Replacing Fear With Hope
Want to know what really motivates me? It’s not “winning,” recognition, or a paycheck. The true reward of my work is so much more subtle and sacred than all of that. It’s hearing the relief in a parent’s voice when I tell them I can help at the end of our first phone call. They’re so, so sincere and appreciative. Or watching a concerned parent’s worry melt away when she finally trusts that her baby is going to be okay. Seeing her shoulders soften, brow relax, and smile return…THIS is what it’s all about. Replacing a parent’s fear with hope. Taking some of the stress off their crowded plate to make room for more optimism. This is everything.
My other favorite part of advocacy is sitting in on IEP meetings that hum along respectfully and productively. Where the school team really listens to a parent’s concerns and incorporates solutions into the IEP. Where points of disagreement result in problem-solving, not acrimony. I love it when each expert shares their perspective and then a cohesive plan is formulated to tie all of it together. At the end of meetings like this, that flow as IDEA intended, I always take time to acknowledge it and express my appreciation. If this hasn’t been your experience, please know that it should be and it could be. One-sided decision-making was never the lawmakers’ vision.
There are so many more positive outcomes that come to mind from my first half-decade of advocacy. But I’m not going to sugarcoat it. The work is hard. It can feel exasperating at times. There are meetings where I’ve walked out, looked at the parent, and declared, “That was total bull$#&!” There are some cases where the school district has drawn a line in the sand, so I refer the family to an attorney. The worst part for me is turning families away when my caseload is overflowing. There simply aren’t enough hours in the day to give every case the attention it deserves. I’m working on a few ideas to help make personalized advocacy support accessible to more families. Please stay tuned as the new school year approaches.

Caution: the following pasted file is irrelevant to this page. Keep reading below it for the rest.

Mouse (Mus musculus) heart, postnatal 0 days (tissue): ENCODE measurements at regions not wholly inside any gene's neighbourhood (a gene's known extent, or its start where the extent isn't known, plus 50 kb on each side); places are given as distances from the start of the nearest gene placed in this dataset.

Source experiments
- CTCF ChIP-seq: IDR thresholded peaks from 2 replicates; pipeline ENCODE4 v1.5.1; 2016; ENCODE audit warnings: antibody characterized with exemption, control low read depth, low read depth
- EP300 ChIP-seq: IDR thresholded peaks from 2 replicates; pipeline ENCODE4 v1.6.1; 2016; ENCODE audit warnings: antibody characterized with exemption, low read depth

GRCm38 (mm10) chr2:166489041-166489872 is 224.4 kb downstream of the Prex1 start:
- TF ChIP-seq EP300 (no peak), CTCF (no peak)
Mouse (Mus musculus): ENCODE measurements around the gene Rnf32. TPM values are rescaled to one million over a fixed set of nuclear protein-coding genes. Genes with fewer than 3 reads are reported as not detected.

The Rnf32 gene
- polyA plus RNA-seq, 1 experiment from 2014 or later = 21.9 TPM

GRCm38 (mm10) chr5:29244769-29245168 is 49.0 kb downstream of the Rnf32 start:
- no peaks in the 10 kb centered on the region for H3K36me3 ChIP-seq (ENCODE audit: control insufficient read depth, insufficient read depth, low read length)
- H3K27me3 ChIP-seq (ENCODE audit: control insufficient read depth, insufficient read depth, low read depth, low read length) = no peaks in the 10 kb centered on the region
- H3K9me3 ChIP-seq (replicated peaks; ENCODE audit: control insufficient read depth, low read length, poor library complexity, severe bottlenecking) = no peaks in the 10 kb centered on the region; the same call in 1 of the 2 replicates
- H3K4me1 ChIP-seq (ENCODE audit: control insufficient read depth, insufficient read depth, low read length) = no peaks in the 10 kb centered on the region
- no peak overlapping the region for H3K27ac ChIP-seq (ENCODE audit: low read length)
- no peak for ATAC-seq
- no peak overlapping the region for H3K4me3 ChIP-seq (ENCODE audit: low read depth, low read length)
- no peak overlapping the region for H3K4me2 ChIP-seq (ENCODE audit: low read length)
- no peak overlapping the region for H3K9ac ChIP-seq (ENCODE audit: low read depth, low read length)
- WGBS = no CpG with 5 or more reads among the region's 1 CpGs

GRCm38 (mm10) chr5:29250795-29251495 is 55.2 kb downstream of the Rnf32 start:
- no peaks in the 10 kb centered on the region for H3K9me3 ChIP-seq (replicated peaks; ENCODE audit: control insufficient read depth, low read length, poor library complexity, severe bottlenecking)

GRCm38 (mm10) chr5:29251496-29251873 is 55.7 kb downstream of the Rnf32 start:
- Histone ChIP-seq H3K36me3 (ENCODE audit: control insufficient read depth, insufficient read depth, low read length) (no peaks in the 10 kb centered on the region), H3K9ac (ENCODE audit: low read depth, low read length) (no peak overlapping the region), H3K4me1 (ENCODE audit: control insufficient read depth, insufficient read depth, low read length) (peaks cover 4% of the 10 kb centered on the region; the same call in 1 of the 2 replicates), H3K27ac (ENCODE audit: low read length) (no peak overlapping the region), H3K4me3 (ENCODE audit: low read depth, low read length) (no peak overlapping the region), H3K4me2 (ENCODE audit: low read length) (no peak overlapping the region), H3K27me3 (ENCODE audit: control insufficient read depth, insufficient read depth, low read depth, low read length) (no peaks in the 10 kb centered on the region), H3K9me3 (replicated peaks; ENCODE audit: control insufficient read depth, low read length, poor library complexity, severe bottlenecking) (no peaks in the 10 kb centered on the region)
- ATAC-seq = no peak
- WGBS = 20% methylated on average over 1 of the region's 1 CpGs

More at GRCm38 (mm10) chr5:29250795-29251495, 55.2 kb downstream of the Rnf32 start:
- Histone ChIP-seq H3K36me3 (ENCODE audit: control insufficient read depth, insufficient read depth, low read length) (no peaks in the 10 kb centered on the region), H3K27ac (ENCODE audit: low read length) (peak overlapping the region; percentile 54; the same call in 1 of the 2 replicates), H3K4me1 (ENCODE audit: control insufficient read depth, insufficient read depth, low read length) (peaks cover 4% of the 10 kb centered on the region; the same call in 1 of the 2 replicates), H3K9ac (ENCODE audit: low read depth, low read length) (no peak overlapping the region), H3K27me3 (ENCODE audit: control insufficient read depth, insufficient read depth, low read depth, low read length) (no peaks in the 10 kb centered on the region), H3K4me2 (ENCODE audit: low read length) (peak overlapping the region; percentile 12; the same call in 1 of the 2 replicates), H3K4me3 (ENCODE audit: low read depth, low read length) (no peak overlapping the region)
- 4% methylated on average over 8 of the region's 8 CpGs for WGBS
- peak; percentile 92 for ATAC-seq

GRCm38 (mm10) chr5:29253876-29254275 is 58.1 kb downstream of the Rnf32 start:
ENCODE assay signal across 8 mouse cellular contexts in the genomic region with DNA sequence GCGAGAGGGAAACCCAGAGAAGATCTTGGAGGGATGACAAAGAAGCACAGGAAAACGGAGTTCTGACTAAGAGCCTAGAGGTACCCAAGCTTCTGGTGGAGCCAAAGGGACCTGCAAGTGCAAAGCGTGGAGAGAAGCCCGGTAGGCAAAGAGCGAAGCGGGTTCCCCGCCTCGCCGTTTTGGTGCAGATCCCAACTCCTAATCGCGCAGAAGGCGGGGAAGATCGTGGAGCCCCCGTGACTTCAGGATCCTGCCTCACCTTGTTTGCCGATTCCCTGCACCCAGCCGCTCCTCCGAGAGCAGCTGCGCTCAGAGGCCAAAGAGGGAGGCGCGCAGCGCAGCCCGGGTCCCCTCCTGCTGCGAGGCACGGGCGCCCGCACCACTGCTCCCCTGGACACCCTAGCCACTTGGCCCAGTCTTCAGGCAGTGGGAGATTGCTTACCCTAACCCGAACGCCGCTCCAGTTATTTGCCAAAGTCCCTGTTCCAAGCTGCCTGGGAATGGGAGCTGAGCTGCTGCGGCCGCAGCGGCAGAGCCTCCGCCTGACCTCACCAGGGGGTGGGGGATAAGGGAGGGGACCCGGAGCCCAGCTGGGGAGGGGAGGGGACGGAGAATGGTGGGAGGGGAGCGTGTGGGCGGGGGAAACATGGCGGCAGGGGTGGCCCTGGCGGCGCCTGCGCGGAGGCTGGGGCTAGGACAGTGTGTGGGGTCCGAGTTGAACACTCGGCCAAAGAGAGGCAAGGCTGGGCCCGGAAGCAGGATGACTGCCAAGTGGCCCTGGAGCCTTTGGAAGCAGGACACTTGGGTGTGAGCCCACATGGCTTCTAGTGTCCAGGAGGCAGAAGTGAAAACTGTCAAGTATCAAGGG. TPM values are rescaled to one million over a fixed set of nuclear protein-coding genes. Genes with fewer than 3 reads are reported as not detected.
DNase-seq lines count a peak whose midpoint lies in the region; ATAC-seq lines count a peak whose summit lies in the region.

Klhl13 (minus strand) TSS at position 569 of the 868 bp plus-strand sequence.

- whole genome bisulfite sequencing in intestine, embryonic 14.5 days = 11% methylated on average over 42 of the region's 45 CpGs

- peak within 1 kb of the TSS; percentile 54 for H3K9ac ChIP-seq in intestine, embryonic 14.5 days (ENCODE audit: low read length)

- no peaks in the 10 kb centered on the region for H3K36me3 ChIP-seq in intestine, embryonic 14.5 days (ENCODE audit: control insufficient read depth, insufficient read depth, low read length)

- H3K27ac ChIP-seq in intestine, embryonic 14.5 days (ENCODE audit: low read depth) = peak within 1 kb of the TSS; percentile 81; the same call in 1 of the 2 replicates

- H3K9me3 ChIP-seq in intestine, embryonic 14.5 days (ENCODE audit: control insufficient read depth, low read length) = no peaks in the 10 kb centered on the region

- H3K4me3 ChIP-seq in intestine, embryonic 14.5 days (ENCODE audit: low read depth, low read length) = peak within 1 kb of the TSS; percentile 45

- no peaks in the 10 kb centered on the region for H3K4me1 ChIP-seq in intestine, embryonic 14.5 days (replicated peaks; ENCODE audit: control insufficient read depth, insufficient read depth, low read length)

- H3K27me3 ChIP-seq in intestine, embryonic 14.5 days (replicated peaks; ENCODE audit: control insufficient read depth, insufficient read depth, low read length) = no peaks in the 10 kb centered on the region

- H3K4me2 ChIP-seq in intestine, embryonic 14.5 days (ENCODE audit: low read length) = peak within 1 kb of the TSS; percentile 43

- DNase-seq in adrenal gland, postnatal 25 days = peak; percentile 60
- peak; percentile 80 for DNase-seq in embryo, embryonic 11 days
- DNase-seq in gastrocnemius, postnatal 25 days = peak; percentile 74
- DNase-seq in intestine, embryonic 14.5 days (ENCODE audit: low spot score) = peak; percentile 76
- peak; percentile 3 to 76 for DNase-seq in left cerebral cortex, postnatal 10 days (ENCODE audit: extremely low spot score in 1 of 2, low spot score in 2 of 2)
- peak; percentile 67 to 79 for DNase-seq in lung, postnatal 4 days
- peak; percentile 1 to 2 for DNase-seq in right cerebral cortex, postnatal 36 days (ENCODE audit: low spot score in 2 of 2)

I thought it would be interesting to share a few more reflections and nuggets of wisdom I’ve learned along the way…
Number of families served: 100+
Most IEP meetings in one day: 4
Most people in attendance at one IEP meeting: 16
Longest IEP meeting: 3 hours, 20 minutes
Advocacy advice I never thought I’d give, but did:
“If you can, I think you should move.”
Something I never thought I’d do at the end of an IEP meeting, but did:
Hug the superintendent.
My advocacy superpower:
Facilitating communication between parents and school teams.
The wildest things I’ve heard in an IEP meeting:
“Our boss told us we’re not allowed to say that in IEP meetings.”
“We can’t offer that program because it costs way too much.”
“I’m resigning in two weeks so I really don’t care anymore. Student behavior here is totally out of control!”
My best advocacy advice for almost any situation:
- Document everything.
- Ask for the data.
- Request an IEP meeting.
- Follow up.
- Make positive communication a priority. It’s in your child’s best interest to have a good working relationship with your school team.
What I really want parents to know:
- This is really hard. You’re a great parent. Your child is lucky to have you in their corner!
- Administrators aren’t evil, they’re underfunded.
What I really want school teams to know:
Parents who advocate strongly aren’t evil, they’re worried about their babies.